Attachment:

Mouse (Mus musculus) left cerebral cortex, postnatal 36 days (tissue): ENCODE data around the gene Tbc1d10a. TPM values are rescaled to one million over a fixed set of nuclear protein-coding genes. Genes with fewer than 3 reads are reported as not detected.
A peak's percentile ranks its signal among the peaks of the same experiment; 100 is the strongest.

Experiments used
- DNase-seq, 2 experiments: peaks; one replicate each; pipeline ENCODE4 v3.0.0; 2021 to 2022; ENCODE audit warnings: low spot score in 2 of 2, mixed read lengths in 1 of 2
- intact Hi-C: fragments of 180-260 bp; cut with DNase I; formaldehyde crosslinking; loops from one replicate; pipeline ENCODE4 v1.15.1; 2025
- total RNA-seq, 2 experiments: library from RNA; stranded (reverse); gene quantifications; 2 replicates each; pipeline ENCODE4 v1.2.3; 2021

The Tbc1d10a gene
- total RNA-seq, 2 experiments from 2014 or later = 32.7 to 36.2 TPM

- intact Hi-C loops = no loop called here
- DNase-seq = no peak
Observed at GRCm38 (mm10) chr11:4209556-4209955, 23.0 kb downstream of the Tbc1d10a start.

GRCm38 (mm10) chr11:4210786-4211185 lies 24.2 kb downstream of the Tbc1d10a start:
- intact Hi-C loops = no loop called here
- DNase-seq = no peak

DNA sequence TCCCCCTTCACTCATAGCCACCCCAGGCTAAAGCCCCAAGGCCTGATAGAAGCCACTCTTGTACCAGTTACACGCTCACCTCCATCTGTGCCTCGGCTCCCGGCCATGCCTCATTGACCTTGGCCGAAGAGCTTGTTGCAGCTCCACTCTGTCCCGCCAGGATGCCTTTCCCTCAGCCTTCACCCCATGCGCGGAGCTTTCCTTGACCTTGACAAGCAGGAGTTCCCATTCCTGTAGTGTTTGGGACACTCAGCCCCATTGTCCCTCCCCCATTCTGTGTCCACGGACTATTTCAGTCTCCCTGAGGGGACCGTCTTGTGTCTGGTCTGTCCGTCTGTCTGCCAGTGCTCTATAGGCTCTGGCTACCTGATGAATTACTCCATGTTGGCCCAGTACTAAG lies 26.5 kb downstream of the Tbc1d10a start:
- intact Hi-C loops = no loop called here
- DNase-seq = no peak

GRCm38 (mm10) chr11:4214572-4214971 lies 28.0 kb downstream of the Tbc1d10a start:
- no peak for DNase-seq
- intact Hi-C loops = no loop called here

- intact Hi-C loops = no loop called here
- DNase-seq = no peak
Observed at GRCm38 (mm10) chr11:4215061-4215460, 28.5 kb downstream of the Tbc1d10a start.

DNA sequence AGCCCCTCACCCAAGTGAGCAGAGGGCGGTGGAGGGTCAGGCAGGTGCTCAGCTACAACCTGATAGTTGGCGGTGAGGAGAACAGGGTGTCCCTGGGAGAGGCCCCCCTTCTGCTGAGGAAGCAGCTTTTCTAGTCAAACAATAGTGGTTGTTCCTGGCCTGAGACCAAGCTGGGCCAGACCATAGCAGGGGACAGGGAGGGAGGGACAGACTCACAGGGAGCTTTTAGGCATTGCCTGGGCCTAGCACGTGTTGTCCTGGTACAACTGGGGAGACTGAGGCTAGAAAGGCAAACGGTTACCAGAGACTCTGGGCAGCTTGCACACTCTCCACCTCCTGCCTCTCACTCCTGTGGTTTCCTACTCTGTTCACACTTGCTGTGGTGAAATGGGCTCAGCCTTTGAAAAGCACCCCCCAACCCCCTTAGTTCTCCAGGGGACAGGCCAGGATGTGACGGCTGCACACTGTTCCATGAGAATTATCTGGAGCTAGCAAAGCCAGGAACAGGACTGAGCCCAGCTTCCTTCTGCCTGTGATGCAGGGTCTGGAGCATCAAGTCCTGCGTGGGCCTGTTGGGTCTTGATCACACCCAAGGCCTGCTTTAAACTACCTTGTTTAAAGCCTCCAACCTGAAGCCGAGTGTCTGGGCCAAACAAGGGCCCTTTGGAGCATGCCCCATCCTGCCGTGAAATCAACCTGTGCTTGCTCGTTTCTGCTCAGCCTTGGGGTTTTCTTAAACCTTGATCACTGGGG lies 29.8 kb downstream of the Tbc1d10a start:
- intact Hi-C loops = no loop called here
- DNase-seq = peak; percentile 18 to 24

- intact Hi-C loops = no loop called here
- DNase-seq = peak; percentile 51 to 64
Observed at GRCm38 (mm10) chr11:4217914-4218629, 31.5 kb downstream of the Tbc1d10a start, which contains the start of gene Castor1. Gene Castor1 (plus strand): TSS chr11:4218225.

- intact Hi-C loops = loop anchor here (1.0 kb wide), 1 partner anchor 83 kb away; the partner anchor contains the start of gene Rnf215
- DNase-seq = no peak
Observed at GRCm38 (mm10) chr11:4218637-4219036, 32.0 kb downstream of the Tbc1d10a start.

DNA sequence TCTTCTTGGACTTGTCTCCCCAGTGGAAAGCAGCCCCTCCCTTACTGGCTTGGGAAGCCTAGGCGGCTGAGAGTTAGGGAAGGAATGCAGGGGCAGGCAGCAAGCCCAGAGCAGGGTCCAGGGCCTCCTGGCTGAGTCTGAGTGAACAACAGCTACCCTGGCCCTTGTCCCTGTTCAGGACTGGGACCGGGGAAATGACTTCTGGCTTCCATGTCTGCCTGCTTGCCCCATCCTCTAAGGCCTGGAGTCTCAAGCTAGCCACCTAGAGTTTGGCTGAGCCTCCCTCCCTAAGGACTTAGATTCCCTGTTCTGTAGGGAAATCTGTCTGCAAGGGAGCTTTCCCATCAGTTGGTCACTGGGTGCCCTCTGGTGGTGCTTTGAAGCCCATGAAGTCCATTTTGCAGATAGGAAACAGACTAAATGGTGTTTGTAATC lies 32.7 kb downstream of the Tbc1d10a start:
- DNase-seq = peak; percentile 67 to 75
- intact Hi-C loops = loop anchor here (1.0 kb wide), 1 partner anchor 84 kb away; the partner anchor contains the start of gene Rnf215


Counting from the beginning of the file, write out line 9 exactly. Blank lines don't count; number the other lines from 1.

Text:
- intact Hi-C loops = no loop called here